Carlson v. Att’y Gen. of Cal.

Summarized by:

  • Court: 9th Circuit Court of Appeals Archives
  • Area(s) of Law: Habeas Corpus
  • Date Filed: 06-26-2015
  • Case #: 13-16535
  • Judge(s)/Court Below: Circuit Judge Berzon for the Court; Circuit Judge Rawlinson and Senior District Judge Bucklo
  • Full Text Opinion

A defendant will be unable to confront his accusers if the court finds the defendant’s actions fall under the forfeiture-by-wrongdoing doctrine.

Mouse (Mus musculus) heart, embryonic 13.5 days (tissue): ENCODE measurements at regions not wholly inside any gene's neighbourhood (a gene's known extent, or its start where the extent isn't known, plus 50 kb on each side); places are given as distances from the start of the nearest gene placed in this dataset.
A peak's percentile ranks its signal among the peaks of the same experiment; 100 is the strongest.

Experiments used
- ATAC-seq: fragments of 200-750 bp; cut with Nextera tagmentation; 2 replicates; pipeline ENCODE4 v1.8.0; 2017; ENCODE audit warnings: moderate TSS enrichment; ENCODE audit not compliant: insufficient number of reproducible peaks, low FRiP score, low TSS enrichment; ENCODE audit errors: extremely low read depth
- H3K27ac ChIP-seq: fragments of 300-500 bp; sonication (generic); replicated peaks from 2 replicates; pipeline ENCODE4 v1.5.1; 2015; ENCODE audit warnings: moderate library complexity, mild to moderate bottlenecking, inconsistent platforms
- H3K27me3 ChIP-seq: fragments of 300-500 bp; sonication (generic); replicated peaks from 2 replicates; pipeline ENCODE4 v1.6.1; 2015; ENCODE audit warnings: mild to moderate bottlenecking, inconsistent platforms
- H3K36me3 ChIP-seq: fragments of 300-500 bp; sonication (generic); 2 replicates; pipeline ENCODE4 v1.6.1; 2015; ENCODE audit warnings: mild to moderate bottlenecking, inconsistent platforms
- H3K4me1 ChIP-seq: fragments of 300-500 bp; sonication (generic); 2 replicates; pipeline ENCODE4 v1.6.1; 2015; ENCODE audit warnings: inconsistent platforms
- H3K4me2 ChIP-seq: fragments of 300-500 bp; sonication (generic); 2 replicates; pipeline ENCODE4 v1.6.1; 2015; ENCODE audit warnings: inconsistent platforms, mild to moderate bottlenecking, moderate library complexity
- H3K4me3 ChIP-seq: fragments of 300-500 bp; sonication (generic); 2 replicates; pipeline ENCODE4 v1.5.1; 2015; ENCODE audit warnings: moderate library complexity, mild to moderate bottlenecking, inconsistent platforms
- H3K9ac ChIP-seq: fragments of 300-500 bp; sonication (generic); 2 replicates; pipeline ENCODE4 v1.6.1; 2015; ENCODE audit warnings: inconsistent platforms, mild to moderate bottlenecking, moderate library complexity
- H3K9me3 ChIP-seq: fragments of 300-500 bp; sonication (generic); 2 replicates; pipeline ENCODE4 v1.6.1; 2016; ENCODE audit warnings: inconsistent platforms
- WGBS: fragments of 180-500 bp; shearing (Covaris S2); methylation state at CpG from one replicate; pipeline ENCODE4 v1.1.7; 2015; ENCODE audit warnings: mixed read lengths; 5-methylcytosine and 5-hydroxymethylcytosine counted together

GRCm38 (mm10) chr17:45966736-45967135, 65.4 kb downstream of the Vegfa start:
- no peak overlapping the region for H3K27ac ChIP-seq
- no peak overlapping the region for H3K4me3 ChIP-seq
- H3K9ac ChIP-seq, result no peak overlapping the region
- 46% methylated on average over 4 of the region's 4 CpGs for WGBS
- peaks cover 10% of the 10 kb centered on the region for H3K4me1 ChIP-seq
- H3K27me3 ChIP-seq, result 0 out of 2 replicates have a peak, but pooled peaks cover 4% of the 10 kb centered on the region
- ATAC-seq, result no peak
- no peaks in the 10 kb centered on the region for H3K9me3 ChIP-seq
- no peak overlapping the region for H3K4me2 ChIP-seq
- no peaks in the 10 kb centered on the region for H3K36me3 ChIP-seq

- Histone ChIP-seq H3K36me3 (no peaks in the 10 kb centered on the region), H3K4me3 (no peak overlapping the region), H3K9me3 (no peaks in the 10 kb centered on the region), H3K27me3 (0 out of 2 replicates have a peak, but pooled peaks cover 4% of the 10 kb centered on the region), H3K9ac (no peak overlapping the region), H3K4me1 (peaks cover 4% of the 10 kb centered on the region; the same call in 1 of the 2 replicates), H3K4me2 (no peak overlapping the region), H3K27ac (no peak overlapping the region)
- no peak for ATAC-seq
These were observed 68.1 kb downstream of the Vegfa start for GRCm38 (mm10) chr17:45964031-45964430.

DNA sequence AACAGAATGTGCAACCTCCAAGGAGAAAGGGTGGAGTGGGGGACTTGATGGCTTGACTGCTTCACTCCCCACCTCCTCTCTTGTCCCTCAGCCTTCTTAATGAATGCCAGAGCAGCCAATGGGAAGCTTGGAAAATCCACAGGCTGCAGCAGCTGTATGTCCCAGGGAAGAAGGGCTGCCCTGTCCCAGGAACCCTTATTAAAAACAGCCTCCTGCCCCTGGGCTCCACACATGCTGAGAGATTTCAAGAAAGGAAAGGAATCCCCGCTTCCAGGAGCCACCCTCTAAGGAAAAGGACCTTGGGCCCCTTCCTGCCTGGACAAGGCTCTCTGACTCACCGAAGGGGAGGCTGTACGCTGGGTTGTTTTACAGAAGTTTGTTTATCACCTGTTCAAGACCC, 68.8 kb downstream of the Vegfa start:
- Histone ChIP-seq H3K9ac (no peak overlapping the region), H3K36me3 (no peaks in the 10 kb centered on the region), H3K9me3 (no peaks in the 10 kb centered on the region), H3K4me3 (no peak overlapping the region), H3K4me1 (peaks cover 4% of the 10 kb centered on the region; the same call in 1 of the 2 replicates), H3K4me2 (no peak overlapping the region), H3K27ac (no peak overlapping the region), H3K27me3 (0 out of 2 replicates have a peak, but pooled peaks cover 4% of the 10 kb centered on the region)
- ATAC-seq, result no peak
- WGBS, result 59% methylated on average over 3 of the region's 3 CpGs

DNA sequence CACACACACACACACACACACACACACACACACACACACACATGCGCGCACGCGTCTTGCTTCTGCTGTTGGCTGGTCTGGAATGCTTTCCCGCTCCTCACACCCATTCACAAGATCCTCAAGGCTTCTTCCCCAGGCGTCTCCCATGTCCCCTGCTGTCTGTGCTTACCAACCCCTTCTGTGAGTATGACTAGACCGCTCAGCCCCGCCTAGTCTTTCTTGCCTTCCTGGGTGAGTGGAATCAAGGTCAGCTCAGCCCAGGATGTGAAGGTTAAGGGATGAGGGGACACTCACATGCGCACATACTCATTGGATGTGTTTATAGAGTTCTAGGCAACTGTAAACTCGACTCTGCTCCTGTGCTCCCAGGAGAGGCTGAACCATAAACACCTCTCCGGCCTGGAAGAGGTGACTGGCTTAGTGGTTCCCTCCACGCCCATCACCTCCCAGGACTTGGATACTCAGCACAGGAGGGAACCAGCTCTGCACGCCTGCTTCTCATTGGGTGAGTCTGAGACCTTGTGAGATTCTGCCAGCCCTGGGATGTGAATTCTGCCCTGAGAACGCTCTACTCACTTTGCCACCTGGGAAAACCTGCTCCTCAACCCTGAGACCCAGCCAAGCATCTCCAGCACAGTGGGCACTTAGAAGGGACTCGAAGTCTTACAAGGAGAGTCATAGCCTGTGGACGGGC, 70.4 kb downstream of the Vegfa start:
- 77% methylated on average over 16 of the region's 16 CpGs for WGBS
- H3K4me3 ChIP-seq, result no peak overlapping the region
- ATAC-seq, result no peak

Leif Carlson, Sr. (“Carlson”) struck Leif Carlson, Jr. (“Leif Jr.”) in the face after correcting his guitar positioning. Step-son of Carlson, Joshua Barragan (“Joshua”) called officers to report the Carlson’s behavior. Officers responded to the call, whereupon Carlson was placed under arrest. Subpoenas were issued for Carlson’s wife, Lena Carlson (“Lena”), and his son, Leif Jr. At trial, however, Leif Jr. did not appear. Judge Grossman told Lena that she must produce her son the next morning, but neither Lena nor Leif Jr. appeared the next day. Judge Grossman indicated that if he found that Carlson was somewhat complicit in or encouraged the absence of both then the officer’s testimony would be introduced for the truth on the matter. The next day Judge Grossman ruled that Carlson had engaged in conduct to keep Lena and Leif Jr. from testifying. On appeal, the Ninth Circuit reviewed whether Carlson behaved in a manner that allowed for the lower court to admit the testimony of the police officer, explaining what Lena and Leif Jr. had told him, under the forfeiture-by-wrongdoing doctrine. The panel reasoned that if there has been an affirmative action by the defendant that produces a non-appearance by a witness against his crime, then the forfeiture-by-wrongdoing doctrine applies. While deference is given to the state court’s ruling, under the Antiterrorism and Effective Death Penalty Act of 1996 (“AEDPA”) the panel may grant habeas corpus if it finds that the lower court was contrary to precedent on unreasonable under the circumstances. Given Carlson’s culpable conduct, the panel held that lower court was correct in its holding. Therefore, the panel affirmed the lower court and denied granting habeas corpus to Carlson. AFFIRMED.

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